Marine biologists from the University of Gothenburg have created an app which lets anyone with a smartphone send in pictures if they think that they’ve discovered an exotic species.
“We’re particularly worried about two Asian crab species,” says Matz Berggren, a marine biologist at the University of Gothenburg. “They’re only about 4 centimetres wide, but multiply quickly and eat everything in their path,” he adds.
Monitoring Sweden’s 2,700 km long coastline for unfamiliar species, however, is no easy task, which is why The National Agency for Marine and Water Management, together with Värmland’s county council and researchers linked to the University of Gothenburg, have created an app which lets people send in pictures if they think they’ve discovered an exotic marine species in Sweden.
“We will look at every picture”
The app, called Rappen, a combination of the words report and app in Swedish, comes with a database of pictures and information on different marine species to help the general public identify their specimen before sending in the picture to the experts for review.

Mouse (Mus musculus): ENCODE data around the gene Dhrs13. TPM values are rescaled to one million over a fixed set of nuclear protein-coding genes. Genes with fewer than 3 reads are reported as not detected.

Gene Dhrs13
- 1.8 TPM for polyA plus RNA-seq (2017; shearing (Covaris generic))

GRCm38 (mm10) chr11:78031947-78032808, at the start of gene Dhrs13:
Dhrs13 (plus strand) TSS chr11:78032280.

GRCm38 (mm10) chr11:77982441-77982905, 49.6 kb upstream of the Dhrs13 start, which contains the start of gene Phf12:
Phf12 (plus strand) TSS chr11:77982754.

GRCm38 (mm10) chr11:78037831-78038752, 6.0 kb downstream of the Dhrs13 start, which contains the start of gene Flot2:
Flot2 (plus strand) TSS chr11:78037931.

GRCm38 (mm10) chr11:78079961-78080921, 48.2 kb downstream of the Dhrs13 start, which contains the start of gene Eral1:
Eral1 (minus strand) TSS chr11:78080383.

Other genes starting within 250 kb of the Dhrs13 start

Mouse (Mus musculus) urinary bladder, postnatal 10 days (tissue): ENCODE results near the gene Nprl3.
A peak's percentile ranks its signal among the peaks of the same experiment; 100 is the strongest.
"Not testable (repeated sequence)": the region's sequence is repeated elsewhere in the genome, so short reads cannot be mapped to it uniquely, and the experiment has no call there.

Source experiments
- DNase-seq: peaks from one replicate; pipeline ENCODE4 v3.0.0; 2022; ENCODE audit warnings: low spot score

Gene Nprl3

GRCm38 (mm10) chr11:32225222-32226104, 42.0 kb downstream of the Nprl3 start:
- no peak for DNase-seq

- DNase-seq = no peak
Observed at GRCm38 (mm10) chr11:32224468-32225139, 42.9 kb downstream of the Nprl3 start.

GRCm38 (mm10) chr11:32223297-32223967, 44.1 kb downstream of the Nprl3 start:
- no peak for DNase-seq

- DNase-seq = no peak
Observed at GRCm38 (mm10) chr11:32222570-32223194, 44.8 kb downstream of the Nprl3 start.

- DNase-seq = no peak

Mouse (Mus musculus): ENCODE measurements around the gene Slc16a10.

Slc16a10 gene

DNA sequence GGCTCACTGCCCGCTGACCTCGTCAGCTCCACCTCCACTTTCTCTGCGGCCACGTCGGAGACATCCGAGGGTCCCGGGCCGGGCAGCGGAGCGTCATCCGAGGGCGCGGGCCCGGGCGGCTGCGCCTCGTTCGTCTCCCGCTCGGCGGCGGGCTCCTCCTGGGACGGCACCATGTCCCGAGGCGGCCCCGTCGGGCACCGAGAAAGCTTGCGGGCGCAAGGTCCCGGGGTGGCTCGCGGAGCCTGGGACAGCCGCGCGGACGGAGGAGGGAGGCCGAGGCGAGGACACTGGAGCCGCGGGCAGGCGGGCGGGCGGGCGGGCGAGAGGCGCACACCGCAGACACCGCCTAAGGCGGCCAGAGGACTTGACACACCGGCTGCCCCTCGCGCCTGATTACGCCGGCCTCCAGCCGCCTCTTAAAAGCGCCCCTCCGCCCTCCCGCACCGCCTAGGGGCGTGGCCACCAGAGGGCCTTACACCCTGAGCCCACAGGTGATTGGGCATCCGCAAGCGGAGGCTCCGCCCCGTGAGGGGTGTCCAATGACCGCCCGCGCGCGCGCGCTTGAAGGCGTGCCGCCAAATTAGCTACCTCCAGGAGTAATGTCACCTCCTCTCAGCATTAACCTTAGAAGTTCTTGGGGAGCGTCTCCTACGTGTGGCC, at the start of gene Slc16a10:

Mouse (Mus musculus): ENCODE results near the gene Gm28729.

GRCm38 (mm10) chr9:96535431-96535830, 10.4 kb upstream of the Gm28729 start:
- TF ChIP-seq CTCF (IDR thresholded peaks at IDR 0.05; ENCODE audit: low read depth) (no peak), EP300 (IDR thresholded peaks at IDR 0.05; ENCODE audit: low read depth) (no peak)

“We will look at every picture, determine the species and then notify the submitter, says Berggren, adding that he hopes that they will get lots of clear pictures to make their jobs easier”, says Berggren.
Anyone with a smartphone can use the app until the 30th of October, after that the project will be reviewed. And if it’s a success, Berggren hopes that they can add more features and translate the app into other languages.
Related stories from around the North:
Canada: Study shows polar bears relocating to icier Canadian Archipelago, Alaska Dispatch News
Finland: Five invasive species threatening Finland’s nature, Yle News
Sweden: Sharp-edged mussel invades southern Sweden, Radio Sweden
United States: Invasive plant found in Alaska floatplane lake, Alaska Dispatch News